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Boat dealers provide a trading platform for selling new and used boats. These traders must be familiar with the various types of boats on the market, and also possess a thorough understanding of boating business concepts and the laws governing boat use and ownership. A career as a boat dealer is suitable for people with solid business acumen and a passion for boating.
One of the first steps to become a boat dealer is to demonstrate an in-depth knowledge of the stylistic and mechanical properties of houseboats, cabin cruisers, motorboats, and many other types of commercial and recreational boats. The best way to acquire this knowledge is to pursue an associate degree in marine technology, such as the one offered at the New England Institute of Technology in Rhode Island. The program should also equip you with knowledge of marine business concepts and procedures.
Master the Skills
To become a boat dealer and achieve success, you need the ability to pay close attention to details coupled with strong skills in cost estimation. For example, when a boat owner wants to sell you his vessel -- which you will resell -- you must inspect it, taking note of structural modifications and other features that can affect its cost, and determine its present market value. Strong customer-service and negotiation skills are also useful, as you should attend to clients with tact, and negotiate fair commissions and best boat prices. You also need basic market research skills to, for instance, study the changing vessel preferences of boat owners and determine the kind of boats that are in demand.
Enter the Industry
Early in your career you will start out as boat salesperson, working for an established boat dealership, boat retailer or manufacturer. In states such as Florida and , you will need to obtain a salesperson license to sell yachts and other large boats. You can also secure membership in the Marine Retailers Association of the Americas and attend boating conferences and expos, where you can interact with boat owners and grow your client base.
Establish Your Own Dealership
After gaining vast work experience, raising sufficient capital and nurturing your business skills, you can establish your own dealership business. To get started, obtain a state-specific boat dealer license and meet other local requirements for establishing a business. Although the conditions for obtaining a boat dealer license vary by state, you generally need to pay a fixed surety bond and submit information about the physical location of your business. The MRAA offers a Marine Industry Certified Dealership certification, which you can obtain to improve your business' credibility and enhance your chances of attracting more clients.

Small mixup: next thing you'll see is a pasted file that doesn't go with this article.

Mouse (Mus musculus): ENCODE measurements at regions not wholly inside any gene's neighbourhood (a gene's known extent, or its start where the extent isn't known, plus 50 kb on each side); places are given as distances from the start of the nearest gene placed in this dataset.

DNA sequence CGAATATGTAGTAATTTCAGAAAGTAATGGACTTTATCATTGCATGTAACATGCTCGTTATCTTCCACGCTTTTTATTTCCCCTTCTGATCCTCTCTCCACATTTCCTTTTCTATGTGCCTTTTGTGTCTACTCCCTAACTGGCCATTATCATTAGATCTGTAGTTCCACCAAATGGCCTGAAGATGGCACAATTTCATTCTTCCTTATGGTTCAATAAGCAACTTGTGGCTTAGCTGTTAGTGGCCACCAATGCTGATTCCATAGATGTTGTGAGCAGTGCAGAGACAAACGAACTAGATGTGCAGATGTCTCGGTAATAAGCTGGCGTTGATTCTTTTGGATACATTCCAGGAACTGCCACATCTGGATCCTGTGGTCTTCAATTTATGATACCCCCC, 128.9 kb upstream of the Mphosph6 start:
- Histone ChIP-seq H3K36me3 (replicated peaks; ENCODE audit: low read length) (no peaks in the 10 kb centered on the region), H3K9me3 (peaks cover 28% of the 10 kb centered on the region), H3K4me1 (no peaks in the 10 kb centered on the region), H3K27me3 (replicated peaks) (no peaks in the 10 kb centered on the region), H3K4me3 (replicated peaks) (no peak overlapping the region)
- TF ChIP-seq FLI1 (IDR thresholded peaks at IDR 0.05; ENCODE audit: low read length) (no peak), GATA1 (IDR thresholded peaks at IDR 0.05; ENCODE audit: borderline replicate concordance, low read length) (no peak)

It may be possible to find a boat dealership for sale. Look for advertisements in industry publications. Word-of-mouth often proves to be an excellent means of getting information. Your contacts in the industry, whether they are other dealers or boaters, may be able to point you in the direction of an independent boat dealership for sale.
Explore Franchise Opportunities
Mercury Marine is a well-known manufacturer of outboard motors and boating accessories with more than 4,000 dealers nationwide. There is an online application process to complete for consideration by the company if you want to establish a Mercury Marine dealership. Eligibility requires that you already have an established boat line and a physical showroom and service facility. If approved for a Mercury Marine dealership, you must commit to using Mercury signage in your business and make minimum annual purchases from the company.
- New England Institute of Technology: Marine Technology
- Virginia Department of Game and Inland Fisheries: Watercraft Dealer Licensing
- Washington State Department of Licensing: How to Get Your License: Vessel Dealer .
- Florida Department of Business and Professional Regulation: How Do I Obtain a License?
- California Division of Boating and Waterways: Yacht and Ship Broker Licensing
Based in New York City, Alison Green has been writing professionally on career topics for more than a decade. Her work has appeared in “U.S. News Weekly” magazine, “The Career” magazine and “Human Resources Journal.” Green holds a master's degree in finance from New York University.
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